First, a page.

Specter has crafted a bill, a so-called “Chairman’s Mark,” that draws on aspects of the two primary reform proposals currently before the Senate.
A House bill authored by Rep. Peter King, and which deals exclusively with border security and anti-terrorism measures, is being considered by two committees and is expected to come up for a vote in the 435-member House of Representatives by Christmas.
Meanwhile, President Bush delivered a speech in Arizona Monday in which he urged support for his plan for a guest worker scheme.
At the same time, Bush highlighted the need for stronger border security and tougher enforcement of immigration laws. He flatly rejected the idea of an amnesty for illegals and the undocumented.
The Specter initiative presents itself as a proposal aimed at “comprehensive immigration reform” and does indeed draw on the main competing Senate bills, one bipartisan, the other the work of two Republican senators.
The former is the McCain/Kennedy bill or, by its more formal title, the Secure America and Orderly Immigration Act of 2005.
The latter is the Cornyn/Kyl proposal, the Comprehensive Enforcement and Immigration Reform Act of 2005.
Both these bills are currently before the Senate Judiciary Committee.
Chairman Specter’s proposal appears to offer the undocumented a long-term chance of securing eventual legalization.
But long in this case could mean up to 11 years.
The Cornyn/Kyl bill — the work of GOP senators John Cornyn and Jon Kyl – proposes “mandatory departure” from the U.S. for the undocumented and a temporary work visa scheme lasting up to six years on the lines proposed by the Bush administration.
The Specter proposal speaks instead of “deferred” mandatory departure. This would allow the undocumented up to five years to leave the U.S.
However, the individual would have to pay a fine upon departure from the country and for each extra year the undocumented immigrant deferred his or her departure, the fine would rise.
Once departed, the individual could apply for a temporary work visa lasting up to six years and at that point would have the opportunity to make a pitch for full legal residence.
Under this plan, and assuming the best possible scenario, a person could legally work in the U.S. for up to 11 years before beginning a process of legalization that itself could take several additional years.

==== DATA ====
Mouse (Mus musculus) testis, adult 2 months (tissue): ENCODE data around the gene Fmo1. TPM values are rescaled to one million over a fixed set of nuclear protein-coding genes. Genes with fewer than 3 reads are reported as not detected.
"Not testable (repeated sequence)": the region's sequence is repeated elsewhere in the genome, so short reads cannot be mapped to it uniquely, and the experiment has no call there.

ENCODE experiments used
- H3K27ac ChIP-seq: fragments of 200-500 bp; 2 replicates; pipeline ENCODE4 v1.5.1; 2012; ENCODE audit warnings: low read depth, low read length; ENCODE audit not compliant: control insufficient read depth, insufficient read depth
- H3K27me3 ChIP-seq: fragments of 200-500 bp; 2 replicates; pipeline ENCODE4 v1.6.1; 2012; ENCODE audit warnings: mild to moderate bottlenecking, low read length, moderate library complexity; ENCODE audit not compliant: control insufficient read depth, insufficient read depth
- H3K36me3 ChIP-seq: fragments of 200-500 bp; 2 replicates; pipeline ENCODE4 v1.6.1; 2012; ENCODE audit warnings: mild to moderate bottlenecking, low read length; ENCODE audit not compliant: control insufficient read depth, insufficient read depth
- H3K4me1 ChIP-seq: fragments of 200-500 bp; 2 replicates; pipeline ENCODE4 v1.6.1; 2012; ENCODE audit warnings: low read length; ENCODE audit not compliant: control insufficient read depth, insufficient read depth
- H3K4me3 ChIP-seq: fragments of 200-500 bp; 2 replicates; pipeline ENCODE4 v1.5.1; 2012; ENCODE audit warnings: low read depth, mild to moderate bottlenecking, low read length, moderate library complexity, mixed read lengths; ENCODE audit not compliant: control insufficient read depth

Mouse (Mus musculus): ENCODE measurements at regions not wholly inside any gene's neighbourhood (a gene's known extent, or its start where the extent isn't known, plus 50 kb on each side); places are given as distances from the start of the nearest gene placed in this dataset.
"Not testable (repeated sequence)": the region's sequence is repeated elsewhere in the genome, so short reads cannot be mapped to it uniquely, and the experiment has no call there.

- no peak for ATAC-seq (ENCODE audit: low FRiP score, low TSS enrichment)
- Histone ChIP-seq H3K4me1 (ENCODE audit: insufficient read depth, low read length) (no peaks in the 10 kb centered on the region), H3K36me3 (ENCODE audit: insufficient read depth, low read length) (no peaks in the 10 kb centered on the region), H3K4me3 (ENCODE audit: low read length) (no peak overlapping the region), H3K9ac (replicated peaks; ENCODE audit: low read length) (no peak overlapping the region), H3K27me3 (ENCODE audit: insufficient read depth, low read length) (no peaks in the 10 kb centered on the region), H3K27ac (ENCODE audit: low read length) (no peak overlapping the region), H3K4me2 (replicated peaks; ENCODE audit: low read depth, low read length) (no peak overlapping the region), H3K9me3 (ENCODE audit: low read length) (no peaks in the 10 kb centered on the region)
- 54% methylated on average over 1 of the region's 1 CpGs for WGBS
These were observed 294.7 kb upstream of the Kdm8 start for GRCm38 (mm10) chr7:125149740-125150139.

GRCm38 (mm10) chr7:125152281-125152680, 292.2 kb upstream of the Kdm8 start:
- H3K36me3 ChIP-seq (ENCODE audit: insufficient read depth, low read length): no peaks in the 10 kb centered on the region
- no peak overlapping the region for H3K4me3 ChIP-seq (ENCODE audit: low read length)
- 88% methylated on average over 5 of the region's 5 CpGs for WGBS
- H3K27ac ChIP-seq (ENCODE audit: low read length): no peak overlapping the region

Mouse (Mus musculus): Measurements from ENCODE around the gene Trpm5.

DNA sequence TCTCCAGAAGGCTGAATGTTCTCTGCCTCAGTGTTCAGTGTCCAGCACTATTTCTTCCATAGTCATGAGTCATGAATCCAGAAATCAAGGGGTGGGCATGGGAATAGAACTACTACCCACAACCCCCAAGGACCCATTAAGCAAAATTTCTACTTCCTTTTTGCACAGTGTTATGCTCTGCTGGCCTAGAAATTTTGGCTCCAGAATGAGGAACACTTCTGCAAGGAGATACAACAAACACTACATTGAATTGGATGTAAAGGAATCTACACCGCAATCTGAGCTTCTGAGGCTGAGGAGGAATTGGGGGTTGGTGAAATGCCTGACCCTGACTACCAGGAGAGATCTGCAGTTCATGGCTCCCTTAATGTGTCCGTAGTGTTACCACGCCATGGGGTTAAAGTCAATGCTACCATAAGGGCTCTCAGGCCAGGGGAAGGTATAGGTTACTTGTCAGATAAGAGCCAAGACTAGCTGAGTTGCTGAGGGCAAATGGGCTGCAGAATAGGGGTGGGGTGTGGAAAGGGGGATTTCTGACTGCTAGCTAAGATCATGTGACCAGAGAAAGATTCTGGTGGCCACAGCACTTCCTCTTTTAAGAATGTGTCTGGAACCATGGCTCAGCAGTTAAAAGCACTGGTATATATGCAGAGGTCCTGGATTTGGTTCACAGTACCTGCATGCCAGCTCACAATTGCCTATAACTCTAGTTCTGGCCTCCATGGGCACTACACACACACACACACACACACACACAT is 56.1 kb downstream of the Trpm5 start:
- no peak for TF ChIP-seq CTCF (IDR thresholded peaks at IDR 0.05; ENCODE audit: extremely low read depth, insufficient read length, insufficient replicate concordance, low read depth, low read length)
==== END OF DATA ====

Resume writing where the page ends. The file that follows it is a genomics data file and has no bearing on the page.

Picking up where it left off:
The McCain/Kennedy bill – authored by GOP Senator John McCain and Edward Kennedy for the Democrats – includes a temporary work visa scheme and a path to possible legalization that does not involve first having to leave the U.S.
Specter’s proposal adheres closely to McCain/Kennedy on temporary work visas but is more closely aligned to Cornyn/Kyl in terms of enforcement and the requirement that undocumented immigrants must first leave the U.S. before they have any chance of getting back in legally.
However, a Chairman’s Mark is not necessarily the final word of its author. Often it is used as a tactic aimed at outlining possible common ground between competing bills.
The King House bill, meanwhile, is entitled the Border Security and Prevention of Terrorism Act of 2005.
Rep. King is chairman of the House Homeland Security Committee and his focus is necessarily confined to the security and control aspects of any future possible immigration reform package.
With his lengthy track record on Irish issues King is viewed by some observers as being not unsympathetic to the plight of an undocumented Irish population that various estimates place at being just a few thousand to 25,000 (an Irish government calculation) or even 50,000.
The King bill has passed through the Homeland Security Committee and has been referred to the House Judiciary and Armed Services panels.
With all the proposals now laid before Congress, currently in recess until mid-December, it would appear that the stage is being readied for a full and vigorous debate in the New Year.
Any compromise bill will almost certainly place its main emphasis on border security and enforcement of strengthened laws within the 50 states.
The question for the undocumented and their advocates is whether or not sympathetic legislators will be able to affix additional text or amendments that will provide a manageably short avenue of relief.
A central part of the debate will focus on the difference, real or perceived, between amnesty and “earned legalization.”
President Bush has not stated a view that they are one and the same but legislators in Congress opposed to the former also tend to be hostile to the latter.
Supporters of earned legalization such as Senators Kennedy and McCain, argue that earned legalization is not amnesty because the undocumented have to meet a number of requirements and pay fines before they have a chance of securing legal residence and its most visible symbol, a greencard.